Learn to make a remote heart rate monitor using a Pulse Sensor and ThingSpeak. 

Remote health monitoring is rapidly growing in the healthcare field. With tools like the Fitbit and Apple watch, people are able to monitor vital health data from anywhere in the world. Researchers, engineers, and health care professionals are continuously involved in research in this field with the aim of improving the quality of healthcare services. It is essential to monitor the proper functioning of the human body considering various parameters such as heart rate, body temperature, and pressure. Nowadays most of the wearables have these health monitoring features built-in.

If you are a person with an inclination towards biomedical technology, this is an exciting project you’ll want to try. This project will teach you how to build an IoT-based remote heart rate monitoring system with the ESP32. Once you set up this project, you can monitor your heart rate from anywhere in the world using a laptop or a mobile phone.

Let’s get started.

Required Hardware

  • ESP32
  • Pulse Sensor
  • Red LED
  • Breadboard and Jumper Wires
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Required Libraries

Connecting the Pulse Sensor to the ESP32

The Fritzing diagram below shows the connections between the Pulse Sensor, the ESP32, and the LED.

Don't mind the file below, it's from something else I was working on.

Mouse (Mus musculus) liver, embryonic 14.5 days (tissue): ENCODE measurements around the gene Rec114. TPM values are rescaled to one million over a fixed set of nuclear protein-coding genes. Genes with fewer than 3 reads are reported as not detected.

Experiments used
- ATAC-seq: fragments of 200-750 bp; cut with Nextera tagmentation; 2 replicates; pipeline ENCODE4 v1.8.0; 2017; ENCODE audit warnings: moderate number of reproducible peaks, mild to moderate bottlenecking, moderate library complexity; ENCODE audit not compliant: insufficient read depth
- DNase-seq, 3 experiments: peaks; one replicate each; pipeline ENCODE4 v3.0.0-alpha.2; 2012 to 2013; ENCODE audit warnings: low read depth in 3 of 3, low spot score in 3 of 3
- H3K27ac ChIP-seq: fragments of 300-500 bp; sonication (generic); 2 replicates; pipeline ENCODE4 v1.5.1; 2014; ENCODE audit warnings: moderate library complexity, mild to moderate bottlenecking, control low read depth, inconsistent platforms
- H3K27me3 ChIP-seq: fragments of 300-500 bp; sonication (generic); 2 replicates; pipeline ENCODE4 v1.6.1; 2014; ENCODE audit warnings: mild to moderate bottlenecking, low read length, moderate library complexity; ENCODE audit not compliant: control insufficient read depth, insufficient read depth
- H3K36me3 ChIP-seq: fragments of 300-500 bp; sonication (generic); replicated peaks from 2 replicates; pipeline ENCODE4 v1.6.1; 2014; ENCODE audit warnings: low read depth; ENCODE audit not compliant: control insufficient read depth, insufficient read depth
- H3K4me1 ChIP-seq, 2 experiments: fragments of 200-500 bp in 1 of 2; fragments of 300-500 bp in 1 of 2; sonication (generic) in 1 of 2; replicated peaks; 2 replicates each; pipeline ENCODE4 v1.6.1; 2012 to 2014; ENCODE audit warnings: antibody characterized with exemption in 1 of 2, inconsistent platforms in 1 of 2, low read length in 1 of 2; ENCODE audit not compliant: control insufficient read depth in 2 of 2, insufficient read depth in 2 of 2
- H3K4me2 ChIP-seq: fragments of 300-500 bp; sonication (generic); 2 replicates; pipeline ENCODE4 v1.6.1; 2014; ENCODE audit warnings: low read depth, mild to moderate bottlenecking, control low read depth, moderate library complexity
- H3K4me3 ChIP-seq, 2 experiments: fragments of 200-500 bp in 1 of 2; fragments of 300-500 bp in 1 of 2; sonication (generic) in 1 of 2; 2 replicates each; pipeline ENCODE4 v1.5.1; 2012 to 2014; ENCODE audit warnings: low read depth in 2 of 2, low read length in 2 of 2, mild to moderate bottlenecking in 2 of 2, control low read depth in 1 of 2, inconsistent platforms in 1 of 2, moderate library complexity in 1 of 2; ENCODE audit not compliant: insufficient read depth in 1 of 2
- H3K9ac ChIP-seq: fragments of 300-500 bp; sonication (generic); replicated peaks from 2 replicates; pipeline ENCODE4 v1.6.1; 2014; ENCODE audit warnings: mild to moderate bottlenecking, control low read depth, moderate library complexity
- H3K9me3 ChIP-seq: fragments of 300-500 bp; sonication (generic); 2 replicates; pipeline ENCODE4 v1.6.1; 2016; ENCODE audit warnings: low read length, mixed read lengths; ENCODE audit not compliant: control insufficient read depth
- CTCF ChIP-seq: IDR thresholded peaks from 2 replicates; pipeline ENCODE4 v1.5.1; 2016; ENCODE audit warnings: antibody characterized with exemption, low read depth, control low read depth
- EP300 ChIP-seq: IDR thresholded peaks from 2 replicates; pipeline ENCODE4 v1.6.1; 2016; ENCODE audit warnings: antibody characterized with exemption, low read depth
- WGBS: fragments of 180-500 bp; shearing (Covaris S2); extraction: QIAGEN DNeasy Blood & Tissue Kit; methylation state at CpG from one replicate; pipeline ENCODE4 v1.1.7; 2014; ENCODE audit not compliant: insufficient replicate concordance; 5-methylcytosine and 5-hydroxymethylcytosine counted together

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Once your hardware is connected, it should look something like this:

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The signal pin of the pulse sensor must be connected to an analog pin of ESP32. There is also an LED connected to the digital pin of the ESP32 that blinks according to the sensor pulses. 

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Some analog pins read faulty values when reading the sensor data while the board is connected to a Wi-Fi network because there can be conflicts between the ADC and the Wi-Fi on the ESP32. So it is recommended to follow the exact pin arrangement I listed in the image above. Most of the time, GPIO pin 32 and 36 work fine with the Wi-Fi.

Heart Rate Monitoring System Overview

The following block diagram shows the entire setup for the system.

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Some analog pins read faulty values when reading the sensor data while the board is connected to a Wi-Fi network because there can be conflicts between the ADC and the Wi-Fi on the ESP32. So it is recommended to follow the exact pin arrangement I listed in the image above. Most of the time, GPIO pin 32 and 36 work fine with the Wi-Fi.

Heart Rate Monitoring System Overview

The following block diagram shows the entire setup for the system.

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The sensor collects heart rate data and pulses from the human body, the LED blinks according to the pulses. Then the ESP32 sends the data to the ThingSpeak cloud. In order to do that, the board must be connected to a Wi-Fi network.

The ThingSpeak platform gives us the flexibility to manage and store data. It also has smart tools and widgets to visualize and analyze data using graphs. It can be used to monitor real-time data and the result can be viewed remotely via a monitor, mobile phone, or laptop.